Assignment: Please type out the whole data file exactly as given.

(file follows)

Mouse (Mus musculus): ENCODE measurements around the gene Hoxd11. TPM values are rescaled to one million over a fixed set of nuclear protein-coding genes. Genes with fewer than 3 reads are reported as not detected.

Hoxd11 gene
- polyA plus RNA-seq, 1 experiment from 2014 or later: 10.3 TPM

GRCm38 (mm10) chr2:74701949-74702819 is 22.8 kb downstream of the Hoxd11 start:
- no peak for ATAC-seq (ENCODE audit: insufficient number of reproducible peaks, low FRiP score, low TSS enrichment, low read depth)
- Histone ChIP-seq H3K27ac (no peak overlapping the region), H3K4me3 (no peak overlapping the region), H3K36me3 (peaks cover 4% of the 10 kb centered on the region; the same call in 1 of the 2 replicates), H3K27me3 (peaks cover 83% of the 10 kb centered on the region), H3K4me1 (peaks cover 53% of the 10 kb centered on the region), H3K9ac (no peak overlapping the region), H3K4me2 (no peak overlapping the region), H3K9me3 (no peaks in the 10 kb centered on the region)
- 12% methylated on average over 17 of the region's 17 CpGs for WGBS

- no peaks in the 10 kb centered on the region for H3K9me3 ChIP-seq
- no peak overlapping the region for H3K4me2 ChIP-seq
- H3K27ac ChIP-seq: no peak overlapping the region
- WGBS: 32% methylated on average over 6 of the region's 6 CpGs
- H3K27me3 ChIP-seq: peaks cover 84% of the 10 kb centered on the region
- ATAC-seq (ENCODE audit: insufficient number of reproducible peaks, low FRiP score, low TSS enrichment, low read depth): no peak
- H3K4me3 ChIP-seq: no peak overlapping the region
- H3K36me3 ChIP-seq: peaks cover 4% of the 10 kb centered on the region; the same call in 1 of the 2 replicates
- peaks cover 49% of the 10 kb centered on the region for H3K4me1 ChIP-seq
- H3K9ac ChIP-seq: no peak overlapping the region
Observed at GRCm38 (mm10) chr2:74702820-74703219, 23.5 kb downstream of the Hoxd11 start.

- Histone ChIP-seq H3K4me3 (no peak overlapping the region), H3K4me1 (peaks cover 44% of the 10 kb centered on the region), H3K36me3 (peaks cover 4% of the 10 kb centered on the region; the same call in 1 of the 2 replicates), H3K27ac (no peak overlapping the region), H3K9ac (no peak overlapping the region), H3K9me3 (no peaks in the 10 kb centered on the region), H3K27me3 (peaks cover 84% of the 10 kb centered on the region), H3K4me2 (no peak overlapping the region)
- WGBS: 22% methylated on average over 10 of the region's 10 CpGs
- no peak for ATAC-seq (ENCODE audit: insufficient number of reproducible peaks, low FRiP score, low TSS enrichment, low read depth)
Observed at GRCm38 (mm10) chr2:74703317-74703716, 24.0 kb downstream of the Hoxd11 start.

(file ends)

Mouse (Mus musculus): ENCODE measurements around the gene Hoxd11. TPM values are rescaled to one million over a fixed set of nuclear protein-coding genes. Genes with fewer than 3 reads are reported as not detected.

Hoxd11 gene
- polyA plus RNA-seq, 1 experiment from 2014 or later: 10.3 TPM

GRCm38 (mm10) chr2:74701949-74702819 is 22.8 kb downstream of the Hoxd11 start:
- no peak for ATAC-seq (ENCODE audit: insufficient number of reproducible peaks, low FRiP score, low TSS enrichment, low read depth)
- Histone ChIP-seq H3K27ac (no peak overlapping the region), H3K4me3 (no peak overlapping the region), H3K36me3 (peaks cover 4% of the 10 kb centered on the region; the same call in 1 of the 2 replicates), H3K27me3 (peaks cover 83% of the 10 kb centered on the region), H3K4me1 (peaks cover 53% of the 10 kb centered on the region), H3K9ac (no peak overlapping the region), H3K4me2 (no peak overlapping the region), H3K9me3 (no peaks in the 10 kb centered on the region)
- 12% methylated on average over 17 of the region's 17 CpGs for WGBS

- no peaks in the 10 kb centered on the region for H3K9me3 ChIP-seq
- no peak overlapping the region for H3K4me2 ChIP-seq
- H3K27ac ChIP-seq: no peak overlapping the region
- WGBS: 32% methylated on average over 6 of the region's 6 CpGs
- H3K27me3 ChIP-seq: peaks cover 84% of the 10 kb centered on the region
- ATAC-seq (ENCODE audit: insufficient number of reproducible peaks, low FRiP score, low TSS enrichment, low read depth): no peak
- H3K4me3 ChIP-seq: no peak overlapping the region
- H3K36me3 ChIP-seq: peaks cover 4% of the 10 kb centered on the region; the same call in 1 of the 2 replicates
- peaks cover 49% of the 10 kb centered on the region for H3K4me1 ChIP-seq
- H3K9ac ChIP-seq: no peak overlapping the region
Observed at GRCm38 (mm10) chr2:74702820-74703219, 23.5 kb downstream of the Hoxd11 start.

- Histone ChIP-seq H3K4me3 (no peak overlapping the region), H3K4me1 (peaks cover 44% of the 10 kb centered on the region), H3K36me3 (peaks cover 4% of the 10 kb centered on the region; the same call in 1 of the 2 replicates), H3K27ac (no peak overlapping the region), H3K9ac (no peak overlapping the region), H3K9me3 (no peaks in the 10 kb centered on the region), H3K27me3 (peaks cover 84% of the 10 kb centered on the region), H3K4me2 (no peak overlapping the region)
- WGBS: 22% methylated on average over 10 of the region's 10 CpGs
- no peak for ATAC-seq (ENCODE audit: insufficient number of reproducible peaks, low FRiP score, low TSS enrichment, low read depth)
Observed at GRCm38 (mm10) chr2:74703317-74703716, 24.0 kb downstream of the Hoxd11 start.